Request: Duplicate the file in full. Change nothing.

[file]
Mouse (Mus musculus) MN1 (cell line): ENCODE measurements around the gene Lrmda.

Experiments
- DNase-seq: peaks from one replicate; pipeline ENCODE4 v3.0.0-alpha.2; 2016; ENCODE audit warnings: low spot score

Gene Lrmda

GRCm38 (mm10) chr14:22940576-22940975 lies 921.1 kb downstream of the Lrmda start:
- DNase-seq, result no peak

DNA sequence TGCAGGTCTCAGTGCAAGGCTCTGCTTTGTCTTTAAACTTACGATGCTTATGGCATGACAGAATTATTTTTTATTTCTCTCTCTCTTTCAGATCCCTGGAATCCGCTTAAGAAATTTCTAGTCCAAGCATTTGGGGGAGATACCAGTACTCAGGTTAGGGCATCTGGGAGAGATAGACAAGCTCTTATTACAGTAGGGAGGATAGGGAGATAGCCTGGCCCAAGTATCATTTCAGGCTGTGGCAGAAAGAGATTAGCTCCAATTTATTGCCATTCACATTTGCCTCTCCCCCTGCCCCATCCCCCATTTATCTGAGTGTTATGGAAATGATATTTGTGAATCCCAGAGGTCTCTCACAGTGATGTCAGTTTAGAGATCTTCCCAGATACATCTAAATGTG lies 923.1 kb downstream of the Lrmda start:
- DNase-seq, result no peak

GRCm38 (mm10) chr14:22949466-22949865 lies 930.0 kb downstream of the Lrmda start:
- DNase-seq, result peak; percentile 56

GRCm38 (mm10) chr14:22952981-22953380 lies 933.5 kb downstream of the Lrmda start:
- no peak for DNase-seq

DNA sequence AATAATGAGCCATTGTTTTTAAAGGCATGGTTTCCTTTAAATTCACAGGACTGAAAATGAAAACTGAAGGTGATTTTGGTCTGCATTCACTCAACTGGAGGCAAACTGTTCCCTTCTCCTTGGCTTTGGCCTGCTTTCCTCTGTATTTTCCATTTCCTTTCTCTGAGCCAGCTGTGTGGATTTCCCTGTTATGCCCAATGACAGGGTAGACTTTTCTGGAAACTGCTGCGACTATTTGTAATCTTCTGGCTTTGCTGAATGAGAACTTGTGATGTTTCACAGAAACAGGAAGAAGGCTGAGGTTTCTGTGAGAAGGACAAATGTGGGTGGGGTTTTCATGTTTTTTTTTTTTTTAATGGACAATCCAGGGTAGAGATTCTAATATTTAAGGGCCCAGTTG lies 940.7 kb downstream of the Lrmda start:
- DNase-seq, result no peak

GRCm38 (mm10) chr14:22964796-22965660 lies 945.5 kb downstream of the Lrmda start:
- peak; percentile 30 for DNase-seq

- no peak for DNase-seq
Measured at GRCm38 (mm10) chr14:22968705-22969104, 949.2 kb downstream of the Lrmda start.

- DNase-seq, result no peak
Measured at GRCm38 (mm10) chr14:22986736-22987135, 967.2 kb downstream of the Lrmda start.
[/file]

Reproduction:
Mouse (Mus musculus) MN1 (cell line): ENCODE measurements around the gene Lrmda.

Experiments
- DNase-seq: peaks from one replicate; pipeline ENCODE4 v3.0.0-alpha.2; 2016; ENCODE audit warnings: low spot score

Gene Lrmda

GRCm38 (mm10) chr14:22940576-22940975 lies 921.1 kb downstream of the Lrmda start:
- DNase-seq, result no peak

DNA sequence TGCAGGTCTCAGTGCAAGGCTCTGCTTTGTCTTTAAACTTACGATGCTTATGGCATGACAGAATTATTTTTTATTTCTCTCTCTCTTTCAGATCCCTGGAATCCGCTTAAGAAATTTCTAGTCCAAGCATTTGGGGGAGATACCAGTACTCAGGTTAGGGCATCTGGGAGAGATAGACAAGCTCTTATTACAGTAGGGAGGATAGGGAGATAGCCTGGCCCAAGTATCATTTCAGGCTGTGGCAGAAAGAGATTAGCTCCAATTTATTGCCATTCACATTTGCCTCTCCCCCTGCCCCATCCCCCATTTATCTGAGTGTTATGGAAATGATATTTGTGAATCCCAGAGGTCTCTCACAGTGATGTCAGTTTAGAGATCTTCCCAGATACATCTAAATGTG lies 923.1 kb downstream of the Lrmda start:
- DNase-seq, result no peak

GRCm38 (mm10) chr14:22949466-22949865 lies 930.0 kb downstream of the Lrmda start:
- DNase-seq, result peak; percentile 56

GRCm38 (mm10) chr14:22952981-22953380 lies 933.5 kb downstream of the Lrmda start:
- no peak for DNase-seq

DNA sequence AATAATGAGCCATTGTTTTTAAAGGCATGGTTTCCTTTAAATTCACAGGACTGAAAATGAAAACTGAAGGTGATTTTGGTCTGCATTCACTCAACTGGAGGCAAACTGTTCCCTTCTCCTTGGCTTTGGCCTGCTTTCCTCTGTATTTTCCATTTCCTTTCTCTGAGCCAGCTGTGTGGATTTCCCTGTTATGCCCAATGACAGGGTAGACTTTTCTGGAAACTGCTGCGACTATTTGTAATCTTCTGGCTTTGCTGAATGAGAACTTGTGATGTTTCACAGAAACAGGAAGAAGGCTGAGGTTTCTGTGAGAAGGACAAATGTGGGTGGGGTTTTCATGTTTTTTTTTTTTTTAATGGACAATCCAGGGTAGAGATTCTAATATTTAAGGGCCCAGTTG lies 940.7 kb downstream of the Lrmda start:
- DNase-seq, result no peak

GRCm38 (mm10) chr14:22964796-22965660 lies 945.5 kb downstream of the Lrmda start:
- peak; percentile 30 for DNase-seq

- no peak for DNase-seq
Measured at GRCm38 (mm10) chr14:22968705-22969104, 949.2 kb downstream of the Lrmda start.

- DNase-seq, result no peak
Measured at GRCm38 (mm10) chr14:22986736-22987135, 967.2 kb downstream of the Lrmda start.